Steve Brine is Minister for Public Health and Primary Care, and is MP for Winchester.

As the NHS celebrates its 70th birthday, we can look back with pride at its achievements.  Perhaps the greatest of these is the increase in life expectancy for people in the UK.  A woman born in 1948 had a life expectancy of 70 years, and a man could be expected to live for 65 years, while those ages today stand respectively at over 85 and 82.

This is a fantastic testament to the NHS, but the increase in life expectancy has given rise to other challenges. For example, more than half of 60-year-olds are living with at least one long-term health condition. Future proof solutions are required, to make sure that the NHS continues to support everyone who needs it.

Cancer research, diagnosis and treatment must feature prominently in our plans to deliver a sustainable NHS, since this awful disease accounts for more than a quarter of all deaths in the UK.  NHS England is working hard to identify the priorities for the future and gathering the evidence of what already works well. This will enable us to make informed, evidence-based decisions on where we invest resources. I am sure many of you are already working hard to develop your responses to the consultation.

We are starting from a position of strength, however. Cancer survival rates are at their highest ever, and that is down to the dedication and professionalism of NHS staff across the country. Our workforce is undoubtedly our greatest resource and we must ensure it reaches its maximum potential. Last December, Health Education England published its first-ever Cancer Workforce Plan, an important step in helping us to diagnose cancers earlier. Without the right workforce, capacity and skills, we will not achieve our ambition of saving a further 30,000 lives a year by 2020.

And along with the traditional interventions, there is an increasing role for newer technologies in treating cancer, such as Proton Beam Therapy, immunotherapy, and CAR-T therapy to treat childhood leukaemia – announced by Simon Stevens recently as the first of a new wave of personalised NHS cancer treatments. The UK is also a world leader in cutting edge-technology such as whole-genome sequencing that has the power transform healthcare and health research by ushering in an era of personalised medicine.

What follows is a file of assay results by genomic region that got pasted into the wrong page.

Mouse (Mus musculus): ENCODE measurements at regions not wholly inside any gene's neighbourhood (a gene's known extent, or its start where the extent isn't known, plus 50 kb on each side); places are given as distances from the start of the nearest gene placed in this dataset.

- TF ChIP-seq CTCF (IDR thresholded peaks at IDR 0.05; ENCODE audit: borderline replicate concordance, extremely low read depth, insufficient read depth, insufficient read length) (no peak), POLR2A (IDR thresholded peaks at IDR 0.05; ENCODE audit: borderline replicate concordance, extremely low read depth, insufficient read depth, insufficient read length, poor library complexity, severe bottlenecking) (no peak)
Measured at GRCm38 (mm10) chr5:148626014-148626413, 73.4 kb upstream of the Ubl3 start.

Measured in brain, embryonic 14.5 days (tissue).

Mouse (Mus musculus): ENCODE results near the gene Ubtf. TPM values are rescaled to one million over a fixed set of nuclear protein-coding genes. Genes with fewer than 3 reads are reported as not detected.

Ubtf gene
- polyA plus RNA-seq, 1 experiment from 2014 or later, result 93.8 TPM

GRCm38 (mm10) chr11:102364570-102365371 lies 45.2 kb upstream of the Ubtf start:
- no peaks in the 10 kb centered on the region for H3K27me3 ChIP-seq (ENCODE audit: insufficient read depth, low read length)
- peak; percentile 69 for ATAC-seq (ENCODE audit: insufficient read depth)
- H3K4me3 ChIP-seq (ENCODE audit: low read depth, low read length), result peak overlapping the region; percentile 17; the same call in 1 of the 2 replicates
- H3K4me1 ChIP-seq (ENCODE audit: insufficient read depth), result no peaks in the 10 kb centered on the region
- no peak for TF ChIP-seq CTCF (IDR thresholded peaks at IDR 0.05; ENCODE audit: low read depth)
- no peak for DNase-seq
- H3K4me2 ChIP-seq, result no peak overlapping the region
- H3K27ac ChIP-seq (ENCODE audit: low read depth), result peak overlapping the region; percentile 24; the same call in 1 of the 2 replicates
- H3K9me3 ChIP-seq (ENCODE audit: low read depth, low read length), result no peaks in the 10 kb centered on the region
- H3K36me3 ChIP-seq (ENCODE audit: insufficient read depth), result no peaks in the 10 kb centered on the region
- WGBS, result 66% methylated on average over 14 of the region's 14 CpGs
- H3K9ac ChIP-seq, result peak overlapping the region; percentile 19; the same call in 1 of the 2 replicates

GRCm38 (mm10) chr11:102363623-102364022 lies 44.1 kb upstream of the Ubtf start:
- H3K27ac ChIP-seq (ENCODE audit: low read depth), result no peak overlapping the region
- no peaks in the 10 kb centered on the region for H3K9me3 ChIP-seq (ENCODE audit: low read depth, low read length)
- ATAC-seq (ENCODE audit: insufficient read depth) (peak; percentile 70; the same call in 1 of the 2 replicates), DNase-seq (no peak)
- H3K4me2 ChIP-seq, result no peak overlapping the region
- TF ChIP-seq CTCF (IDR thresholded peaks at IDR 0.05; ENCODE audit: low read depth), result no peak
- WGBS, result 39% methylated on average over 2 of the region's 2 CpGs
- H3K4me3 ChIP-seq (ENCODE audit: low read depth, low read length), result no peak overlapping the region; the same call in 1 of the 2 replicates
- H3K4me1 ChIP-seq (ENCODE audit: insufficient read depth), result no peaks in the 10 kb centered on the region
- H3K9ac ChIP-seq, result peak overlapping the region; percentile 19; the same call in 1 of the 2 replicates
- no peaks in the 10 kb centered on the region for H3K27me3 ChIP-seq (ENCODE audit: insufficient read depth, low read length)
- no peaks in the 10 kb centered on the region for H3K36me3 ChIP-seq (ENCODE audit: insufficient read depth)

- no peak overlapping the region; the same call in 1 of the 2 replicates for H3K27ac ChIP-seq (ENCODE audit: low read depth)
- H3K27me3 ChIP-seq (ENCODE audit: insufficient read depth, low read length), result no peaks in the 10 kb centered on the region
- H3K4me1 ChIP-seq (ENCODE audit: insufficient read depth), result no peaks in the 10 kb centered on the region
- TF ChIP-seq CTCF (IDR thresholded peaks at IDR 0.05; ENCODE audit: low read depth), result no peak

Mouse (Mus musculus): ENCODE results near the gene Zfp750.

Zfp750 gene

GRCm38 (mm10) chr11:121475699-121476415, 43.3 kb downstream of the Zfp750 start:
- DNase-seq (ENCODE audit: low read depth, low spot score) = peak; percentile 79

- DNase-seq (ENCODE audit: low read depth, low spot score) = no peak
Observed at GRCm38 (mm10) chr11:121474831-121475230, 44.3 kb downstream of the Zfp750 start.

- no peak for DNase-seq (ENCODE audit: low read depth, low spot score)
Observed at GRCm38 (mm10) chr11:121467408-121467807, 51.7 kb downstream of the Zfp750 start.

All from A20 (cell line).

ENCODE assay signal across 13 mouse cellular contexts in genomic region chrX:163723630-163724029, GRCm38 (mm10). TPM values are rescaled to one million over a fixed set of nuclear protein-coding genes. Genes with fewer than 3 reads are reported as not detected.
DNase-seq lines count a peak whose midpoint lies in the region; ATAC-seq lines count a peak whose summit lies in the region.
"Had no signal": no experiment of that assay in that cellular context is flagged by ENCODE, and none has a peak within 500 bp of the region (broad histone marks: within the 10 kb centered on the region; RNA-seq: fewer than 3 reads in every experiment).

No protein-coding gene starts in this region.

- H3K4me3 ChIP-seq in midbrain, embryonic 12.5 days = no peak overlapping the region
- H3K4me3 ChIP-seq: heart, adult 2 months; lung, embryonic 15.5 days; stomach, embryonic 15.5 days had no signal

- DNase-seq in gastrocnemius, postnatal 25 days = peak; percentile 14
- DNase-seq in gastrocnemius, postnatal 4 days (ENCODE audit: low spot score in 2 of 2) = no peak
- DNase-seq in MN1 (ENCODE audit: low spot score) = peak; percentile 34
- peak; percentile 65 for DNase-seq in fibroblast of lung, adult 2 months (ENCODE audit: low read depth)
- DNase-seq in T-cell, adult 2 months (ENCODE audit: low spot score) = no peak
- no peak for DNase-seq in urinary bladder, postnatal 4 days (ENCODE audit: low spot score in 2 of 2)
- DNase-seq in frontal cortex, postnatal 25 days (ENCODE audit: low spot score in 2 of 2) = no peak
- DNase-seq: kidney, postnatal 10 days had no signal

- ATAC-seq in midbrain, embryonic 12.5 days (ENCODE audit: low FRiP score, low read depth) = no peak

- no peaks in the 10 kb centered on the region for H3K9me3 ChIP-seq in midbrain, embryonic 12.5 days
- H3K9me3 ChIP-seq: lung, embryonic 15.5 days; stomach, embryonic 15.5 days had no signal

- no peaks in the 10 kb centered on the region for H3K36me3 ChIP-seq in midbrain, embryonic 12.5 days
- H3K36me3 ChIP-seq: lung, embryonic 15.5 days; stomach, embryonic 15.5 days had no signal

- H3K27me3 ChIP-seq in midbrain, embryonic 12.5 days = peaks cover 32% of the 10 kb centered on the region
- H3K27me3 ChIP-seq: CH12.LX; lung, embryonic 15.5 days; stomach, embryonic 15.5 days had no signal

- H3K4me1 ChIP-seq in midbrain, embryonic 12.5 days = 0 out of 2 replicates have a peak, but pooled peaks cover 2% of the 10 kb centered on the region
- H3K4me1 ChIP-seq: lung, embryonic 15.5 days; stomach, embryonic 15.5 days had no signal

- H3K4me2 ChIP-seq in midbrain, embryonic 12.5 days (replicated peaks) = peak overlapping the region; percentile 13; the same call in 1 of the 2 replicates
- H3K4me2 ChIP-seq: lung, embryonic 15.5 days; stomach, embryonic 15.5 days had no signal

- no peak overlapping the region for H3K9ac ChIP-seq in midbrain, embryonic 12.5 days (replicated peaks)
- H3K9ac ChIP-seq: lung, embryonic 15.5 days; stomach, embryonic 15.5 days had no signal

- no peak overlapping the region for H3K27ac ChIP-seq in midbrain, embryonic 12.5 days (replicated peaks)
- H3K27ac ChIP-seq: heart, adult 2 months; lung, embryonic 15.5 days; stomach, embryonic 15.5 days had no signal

In 2015, NHS England committed to implementing the recommendations in the cancer strategy on molecular diagnostics, which could mean around 25,000 additional people a year having their cancers genetically tested to identify the most effective treatments.  Ultimately, the NHS will be able to deliver personalised medicine to all eligible patients, recognising that each person’s cancer and each person’s response to treatment may be different. In October, the NHS will launch a new Genomic Medicine Service, which will provide comprehensive and equitable access to genetic and genomic testing for the whole country.

Prevention is also vital. Intervening early and focusing more on stopping or slowing down future ill health can give people extra years of life, reduce premature deaths and mitigate long-term illnesses. We need to recognise and take advantage of the benefits that prevention brings to the economy – a healthier population has less reliance on the NHS, which means precious resources can be focused on those that need them most.

But we still don’t diagnose cancer early enough. The hardest cancers to detect are those where early symptoms are similar to those of other, less serious illnesses, meaning patients often visit their GP multiple times before being referred. That is why we are piloting special diagnostic centres as part of the Accelerate, Coordinate and Evaluate (ACE) programme, which are designed specifically to give rapid diagnoses or the all clear. These ACE centres are a perfect example of how we can prevent cancer deaths by ensuring cancer is diagnosed earlier, and the feedback we have received from the pilots on successful diagnoses is very encouraging.

Delivering the high-quality, modern cancer service that we all want will take more than just money.  Everyone in the cancer community has a role to play.  I trust that together we can lay the foundations for another successful 70 years of the NHS, focusing foremost on preventing illness, and failing that, faster and earlier cancer diagnoses, cutting-edge treatments and a cancer workforce that is the envy of the world.